Hey now, switching to light beer is one thing but cutting out Fireball is just wrong. That there is a whisky I could drink all night (but certainly shouldn't).

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    Re: alkaline drinking water

    Quote Originally Posted by bdavis466 View Post
    All I know is I keep my body's CSI slightly negative
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    Re: alkaline drinking water

    At least with ketoacidosis I can lie and say I'm a diabetic... Nothing like masking a problem with a HIPAA card
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    Re: alkaline drinking water

    I'm not always glad I opened my mouth, but this time I am. Good conversation out of this thread. Very interesting story about Arizona, I had never heard that. And indeed a good illustration. I never considered whole house RO due to the amount of waste water that would be produced, but you make a very good point about avoiding extremes.

    We bought our house last year about this time and were told "the water is very hard here, but don't worry, the house comes with a water softener." I was excited about the water softener, until I poured myself my first glass of ice water. I did not like the taste, which got my looking into filtration. A coworker told me about his RO system, and I ordered the iSpring RCC7 system off amazon. The resulting water tasted much better, and I was happy enough. It didn't taste like my favorite bottled water (Fiji), but it did taste better than before and clean.

    Just this past week due to another thread around here discussing RO treatment of their pool clued me into the fact that RO lowered the pH of the water. It got me checking, and i realized that was indeed true. So I ordered iSpring's FX15 alkaline filter, which was supposed to raise the pH more than a cheaper model. While I was sad that my pH didn't end up over 7, the water does seem to taste better. I drink a ton of milk, so I'm not overly worried about lacking calcium. But I am in favor of better tasting water. So I'm glad I got it, and I'm not going to worry about the pH being slightly acidic. I'm not feeding it through copper, so it shouldn't leech any of that now, and I don't believe the talk about it being bad for my health.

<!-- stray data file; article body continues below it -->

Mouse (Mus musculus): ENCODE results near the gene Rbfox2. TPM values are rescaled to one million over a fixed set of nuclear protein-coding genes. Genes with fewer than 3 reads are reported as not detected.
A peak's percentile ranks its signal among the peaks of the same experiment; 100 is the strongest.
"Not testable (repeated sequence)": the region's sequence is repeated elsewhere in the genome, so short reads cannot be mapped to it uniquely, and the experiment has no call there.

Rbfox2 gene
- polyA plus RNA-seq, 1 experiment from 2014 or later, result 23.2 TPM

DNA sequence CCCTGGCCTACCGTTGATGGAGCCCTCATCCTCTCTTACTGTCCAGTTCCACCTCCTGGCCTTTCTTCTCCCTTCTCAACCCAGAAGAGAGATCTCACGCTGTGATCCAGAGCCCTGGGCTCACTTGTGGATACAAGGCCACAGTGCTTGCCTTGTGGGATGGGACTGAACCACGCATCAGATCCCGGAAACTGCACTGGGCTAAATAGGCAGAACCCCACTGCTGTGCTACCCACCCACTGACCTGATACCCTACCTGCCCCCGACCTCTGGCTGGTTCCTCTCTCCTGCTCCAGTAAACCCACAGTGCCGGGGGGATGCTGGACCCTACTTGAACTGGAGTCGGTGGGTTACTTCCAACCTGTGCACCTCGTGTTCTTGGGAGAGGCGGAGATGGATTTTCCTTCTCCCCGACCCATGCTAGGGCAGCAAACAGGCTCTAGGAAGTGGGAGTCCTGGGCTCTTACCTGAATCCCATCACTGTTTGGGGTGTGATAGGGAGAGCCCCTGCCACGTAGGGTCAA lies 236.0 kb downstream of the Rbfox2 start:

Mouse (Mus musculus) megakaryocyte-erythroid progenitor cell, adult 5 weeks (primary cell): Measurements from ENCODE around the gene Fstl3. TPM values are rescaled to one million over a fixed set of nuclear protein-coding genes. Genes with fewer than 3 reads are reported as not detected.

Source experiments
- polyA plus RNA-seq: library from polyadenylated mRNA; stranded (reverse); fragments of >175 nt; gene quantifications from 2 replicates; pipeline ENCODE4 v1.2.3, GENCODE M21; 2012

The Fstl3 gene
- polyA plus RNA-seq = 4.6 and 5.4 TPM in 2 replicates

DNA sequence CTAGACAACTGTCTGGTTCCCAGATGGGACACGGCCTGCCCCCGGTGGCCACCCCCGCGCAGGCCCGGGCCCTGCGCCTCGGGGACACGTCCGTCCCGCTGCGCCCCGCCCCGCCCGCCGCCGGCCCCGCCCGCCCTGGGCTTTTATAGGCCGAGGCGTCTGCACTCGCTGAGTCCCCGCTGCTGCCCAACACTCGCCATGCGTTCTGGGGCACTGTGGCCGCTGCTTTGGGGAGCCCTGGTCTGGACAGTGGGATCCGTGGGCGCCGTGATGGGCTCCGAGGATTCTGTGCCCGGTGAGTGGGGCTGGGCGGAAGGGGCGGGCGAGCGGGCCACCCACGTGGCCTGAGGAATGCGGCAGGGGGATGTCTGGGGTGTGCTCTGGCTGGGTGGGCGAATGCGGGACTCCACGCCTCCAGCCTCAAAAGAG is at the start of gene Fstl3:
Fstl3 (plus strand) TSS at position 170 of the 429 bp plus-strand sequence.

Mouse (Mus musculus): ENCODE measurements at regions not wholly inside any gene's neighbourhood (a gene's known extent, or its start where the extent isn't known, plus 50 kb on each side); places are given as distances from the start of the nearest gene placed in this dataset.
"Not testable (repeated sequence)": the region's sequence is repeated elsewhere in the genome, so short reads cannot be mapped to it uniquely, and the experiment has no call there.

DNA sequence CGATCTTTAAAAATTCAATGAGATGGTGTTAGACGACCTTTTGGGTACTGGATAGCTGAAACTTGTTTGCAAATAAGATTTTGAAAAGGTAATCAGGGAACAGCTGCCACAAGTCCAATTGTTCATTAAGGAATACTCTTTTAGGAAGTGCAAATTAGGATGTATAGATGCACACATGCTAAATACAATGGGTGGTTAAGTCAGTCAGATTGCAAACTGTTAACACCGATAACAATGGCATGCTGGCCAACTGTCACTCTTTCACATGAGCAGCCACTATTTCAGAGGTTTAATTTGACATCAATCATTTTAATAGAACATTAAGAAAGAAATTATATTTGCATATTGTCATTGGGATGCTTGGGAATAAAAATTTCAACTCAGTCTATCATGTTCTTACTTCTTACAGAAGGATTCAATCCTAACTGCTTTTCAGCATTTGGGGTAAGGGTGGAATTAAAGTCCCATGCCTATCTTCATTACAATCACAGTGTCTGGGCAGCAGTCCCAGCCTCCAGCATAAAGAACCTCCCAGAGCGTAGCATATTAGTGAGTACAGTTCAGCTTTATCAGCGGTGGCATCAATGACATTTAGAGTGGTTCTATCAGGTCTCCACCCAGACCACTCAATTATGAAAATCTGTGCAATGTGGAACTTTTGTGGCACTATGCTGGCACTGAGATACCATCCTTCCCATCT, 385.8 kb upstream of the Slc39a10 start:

Anyway, thanks all!

    17,500 gallon IG Vinyl
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    Pentair Challenger 1.5HP pump CFII N1 1.5A
    Taylor K-2006-A, Stenner 45MPHP10 auto chlorine feed

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    Re: alkaline drinking water

    Quote Originally Posted by Donldson View Post
    Hey now, switching to light beer is one thing but cutting out Fireball is just wrong. That there is a whisky I could drink all night (but certainly shouldn't).

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    I said "cut back" not "cut out". Let's not get crazy here people!!


    Quote Originally Posted by bdavis466 View Post
    At least with ketoacidosis I can lie and say I'm a diabetic... Nothing like masking a problem with a HIPAA card
    The alcoholics try that one on my wife all the time in triage...believe me, you ain't foolin' no one. The docs know full well when you've come in with a few too many tied on...
    Matt
    16k IG PebbleTec pool, 650gal spa, spillway and waterfall, 3HP IntelliFlo VS / 1.5HP WhisperFlo, Pentair QuadDE-100 filter, IC40 SWCG, MasterTemp 400k BTU/hr NG heater, KreepyKrauly suction-side cleaner Dolphin S300i robot, EasyTouch controls, city water, K-1001, K-2006 and K-1766 test kits, Mannitol test for borates